During the early 1900s membership to various deaf organizations was denied to African Americans. Associations and even some churches prevented African Americans from becoming members including the National Association of the Deaf and the National Fraternal Society of the Deaf. There were fewer people to relate to who shared the same ethnic background and many of the Caucasian deaf leaders made no attempt to improve the quality of the black deaf community. During this time racism was more prevalent and there were perhaps shared views of the blacks by both hearing and deaf white males. Because of this National Black Deaf Advocates was formed. In addition discrimination was also made against deaf women. Colleges produced more male graduates than female, and deaf females were completely excluded or had only limited access to various club affiliations. They were also given easier workloads by teachers. Associations at national and state levels had no or only small amounts of actual participation by women. Women were often allowed to give their opinions or share their ideas for support of the preservation of sign language and the deaf community, but they did not hold any authoritative positions that allowed them to make decisions on behalf of the deaf community. Even though they had a tough time being heard, deaf women still continued to seek involvement in language and cultural preservation. They eventually begin to establish their own clubs and organizations in which they expressed their ideas and views on issues concerning the deaf community. Associations such as the Camp Fire Girls at state schools and the OWLs at Gallaudet College were formed in support of deaf women of Caucasian ethnicity.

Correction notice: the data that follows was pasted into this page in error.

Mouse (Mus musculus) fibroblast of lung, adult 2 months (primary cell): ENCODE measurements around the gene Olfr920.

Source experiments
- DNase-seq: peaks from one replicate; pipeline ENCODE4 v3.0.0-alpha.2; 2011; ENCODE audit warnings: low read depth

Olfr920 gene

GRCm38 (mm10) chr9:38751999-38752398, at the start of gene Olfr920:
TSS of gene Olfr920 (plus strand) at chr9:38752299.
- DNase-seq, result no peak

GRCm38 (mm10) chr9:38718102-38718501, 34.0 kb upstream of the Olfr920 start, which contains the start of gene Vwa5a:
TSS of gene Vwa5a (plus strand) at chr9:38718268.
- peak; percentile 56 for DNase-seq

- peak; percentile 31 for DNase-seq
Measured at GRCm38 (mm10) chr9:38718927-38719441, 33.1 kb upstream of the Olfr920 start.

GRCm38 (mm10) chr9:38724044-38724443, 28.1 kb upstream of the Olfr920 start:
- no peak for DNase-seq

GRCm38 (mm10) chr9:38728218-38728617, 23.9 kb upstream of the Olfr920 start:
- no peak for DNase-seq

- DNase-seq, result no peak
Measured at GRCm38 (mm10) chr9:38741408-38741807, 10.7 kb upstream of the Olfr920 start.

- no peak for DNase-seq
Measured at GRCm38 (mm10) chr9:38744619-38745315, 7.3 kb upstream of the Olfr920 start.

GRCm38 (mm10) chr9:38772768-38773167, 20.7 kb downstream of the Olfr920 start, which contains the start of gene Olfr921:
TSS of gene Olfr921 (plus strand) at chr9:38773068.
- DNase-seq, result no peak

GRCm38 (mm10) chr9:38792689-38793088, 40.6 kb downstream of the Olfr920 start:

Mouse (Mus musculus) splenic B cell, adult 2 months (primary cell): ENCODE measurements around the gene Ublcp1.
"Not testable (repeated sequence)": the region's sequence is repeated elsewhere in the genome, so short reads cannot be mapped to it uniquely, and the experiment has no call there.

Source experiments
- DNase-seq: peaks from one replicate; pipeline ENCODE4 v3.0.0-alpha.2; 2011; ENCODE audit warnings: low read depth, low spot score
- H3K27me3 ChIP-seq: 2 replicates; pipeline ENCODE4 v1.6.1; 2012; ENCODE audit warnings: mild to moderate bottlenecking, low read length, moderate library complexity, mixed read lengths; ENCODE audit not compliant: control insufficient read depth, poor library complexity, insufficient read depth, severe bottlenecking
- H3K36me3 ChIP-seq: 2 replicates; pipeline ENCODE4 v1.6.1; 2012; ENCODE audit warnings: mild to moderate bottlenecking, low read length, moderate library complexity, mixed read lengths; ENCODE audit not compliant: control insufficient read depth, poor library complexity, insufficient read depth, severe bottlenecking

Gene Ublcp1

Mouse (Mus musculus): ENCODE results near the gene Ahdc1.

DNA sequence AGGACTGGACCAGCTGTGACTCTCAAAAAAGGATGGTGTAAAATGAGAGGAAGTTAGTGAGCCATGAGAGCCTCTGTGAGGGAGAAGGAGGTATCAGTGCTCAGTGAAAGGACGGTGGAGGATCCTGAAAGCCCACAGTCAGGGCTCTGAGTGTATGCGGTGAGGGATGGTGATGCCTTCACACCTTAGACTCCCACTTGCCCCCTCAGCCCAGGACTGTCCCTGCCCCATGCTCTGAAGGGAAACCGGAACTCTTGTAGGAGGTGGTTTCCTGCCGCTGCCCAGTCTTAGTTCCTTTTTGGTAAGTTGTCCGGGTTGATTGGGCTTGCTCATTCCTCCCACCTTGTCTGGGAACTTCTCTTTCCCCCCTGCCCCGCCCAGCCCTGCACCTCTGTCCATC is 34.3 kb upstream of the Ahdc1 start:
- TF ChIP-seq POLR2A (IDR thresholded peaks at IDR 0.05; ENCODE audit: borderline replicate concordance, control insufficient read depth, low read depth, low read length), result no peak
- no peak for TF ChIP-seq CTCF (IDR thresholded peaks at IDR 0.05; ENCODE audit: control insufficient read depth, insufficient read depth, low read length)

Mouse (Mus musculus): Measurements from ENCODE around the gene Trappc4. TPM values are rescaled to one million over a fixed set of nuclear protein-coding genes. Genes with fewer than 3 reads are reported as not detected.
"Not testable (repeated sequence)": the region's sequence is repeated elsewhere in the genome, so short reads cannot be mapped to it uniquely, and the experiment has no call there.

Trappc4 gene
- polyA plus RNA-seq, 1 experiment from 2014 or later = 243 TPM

Preservation of Sign Language[edit]

The deaf community made continuous efforts to help preserve sign language communication as oralists made many attempts to suppress the language and promote oral communication. The attempt to supplant sign language, by the hearing, lead to the production of dictionaries and films intended to expose and promote sign language in the oral community as well as the deaf. Many deaf people spent most of their free time socializing with their deaf peers and joined clubs within the deaf community after graduating from school. Their efforts continued in the promotion of the preservation of sign language.

See also[edit]

References[edit]

  1. ^ a b c d e Eirksson, Per (1993). The History of Deaf People. Orebro Sweden: SHI Laromedel, the Learning Materials Division of the National Swedish Agency for Special Education. p. 12.